Questioning ‘big lie’ about election results spills over to race for CO small town mayors
Baseless but relentless Republican attacks on the 2020 election results, known as the “big lie,” spilled over into a mayoral race in a small town on the West Slope this week.
And it turns out that the unsubstantiated and legally unsubstantiated allegations of 2020 voter fraud still being championed in 2022 by GOP candidates in Colorado such as Tina Peters and Ron Hanks may also corrode the electoral confidence of non-Republican voters.
Mayor of Gypsum since 1998, Steve Carver ran unopposed from 2002 to 2018 and won a decisive seventh four-year term on Tuesday in Eagle County’s largest incorporated city (population 8,040), located near of Glenwood Springs.
But for the first time in nearly a quarter century, Carver, a Republican, faced off against a GOP opponent: Tina Medina, an artist and small business owner of Spanish and Native American descent.
Medina, in a Zoom interview last week, said she was a political newcomer and unaffiliated voter who was running to bring more diversity to the leadership of a city where more than 30% of residents vote. identify as Latino or Hispanic.
Medina lost by a margin of around 82% to 18% (771 to 169), according to Tuesday’s unofficial results.
“It’s disappointing, but I feel like getting up and using your voice is indeed not a loss,” Medina said Wednesday morning in an email. “More Spaniards need to stand up and use their voice. We desperately need more representation in our communities.
Medina last week said she was concerned about the integrity of the election after seeing Carver on the attendee list for a fundraiser at a private home in late February in nearby Eagle.
Hosted by the controversial Eagle County Base Conservatorsthe list of participants of “The Great Mix and Mingle” also included Peters, the Mesa County Clerk and Recorder and candidate for Colorado Secretary of State who was soon after accused of 10 crimes and misdemeanors stemming from his alleged security breach of his own county’s voting systems.
Also on the list of attendees was Hanks, a Republican state representative from Cañon City who is a staunch supporter of the big lie, walked through police lines at the U.S. Capitol on January 6, 2021 and won three GOP straw polls. in his US Senate. offer.
Peters is a close associate of voter fraud conspiracy theorist Mike Lindell, the CEO of MyPillow who headlined a campaign conspiracy rally in Denver on Tuesday with Hanks and Peters among the speakers. During the weekend, county clerks from across the state gathered to push back misinformation.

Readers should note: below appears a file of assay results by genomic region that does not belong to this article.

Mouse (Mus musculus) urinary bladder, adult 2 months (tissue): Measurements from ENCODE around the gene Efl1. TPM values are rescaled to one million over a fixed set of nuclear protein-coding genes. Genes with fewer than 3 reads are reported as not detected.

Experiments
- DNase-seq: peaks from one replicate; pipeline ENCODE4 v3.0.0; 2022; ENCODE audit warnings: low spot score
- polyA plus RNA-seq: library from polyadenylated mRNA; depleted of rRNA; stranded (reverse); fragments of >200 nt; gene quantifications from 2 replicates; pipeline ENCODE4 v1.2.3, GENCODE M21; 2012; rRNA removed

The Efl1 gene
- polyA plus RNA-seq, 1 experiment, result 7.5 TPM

Medina last week questioned why Carver would attend this February fundraiser with Peters, Hanks and other Republicans pushing the Big Lie.
“It’s coming from somewhere you hang out with, and you have to be really aware and aware of the people you let into your circle, because those people can do things that aren’t in everyone’s best interest” , Medina said of Carver. . “[It] opened my eyes because it really makes me doubt the integrity of the election [Tuesday]. Is everyone going to be truthful and honest and do their job to the fullest? Because such claims should not be taken lightly.
After initially indicating late last week that he would answer some questions by email, Carver did not respond to several emails over the weekend and early this week.
Specifically, Carver was asked about the 2020 election results nationally and in Colorado, the Eagle fundraiser in February with Peters and Hanks, and the reliability of Tuesday’s municipal election in Gypsum. He did not answer.
“It goes all out for anyone in politics,” Medina added last week. “As I tell my kids, be very aware of who you’re dating because by association your name could be a drug in the mud for some things.”
Medina was asked why there aren’t more Latino or Hispanic political leaders in Eagle County, where more than 30 percent of its 55,731 residents identify with those ethnic groups.
“I’ve spent many nights wondering how we’re doing this, and that’s why I’m running for mayor, because for the past six months I’ve been to every town meeting and it’s been a bit uncomfortable for me,” Medina said. “I’m the only Spaniard there. I don’t see the Spanish, Latin American community, represented in my community at all when it comes to who our leaders are.
“There is no diversity and there must be. It happens like anything else, if we want change we have to stand up and we have to speak up and be the change instead of saying, “Oh, I want this to change.” Medina added. “We need to be heard.”
The majority of Gypsum voters (2,222) are unaffiliated as Medina, compared to 1,124 Republicans and 1,112 Democrats.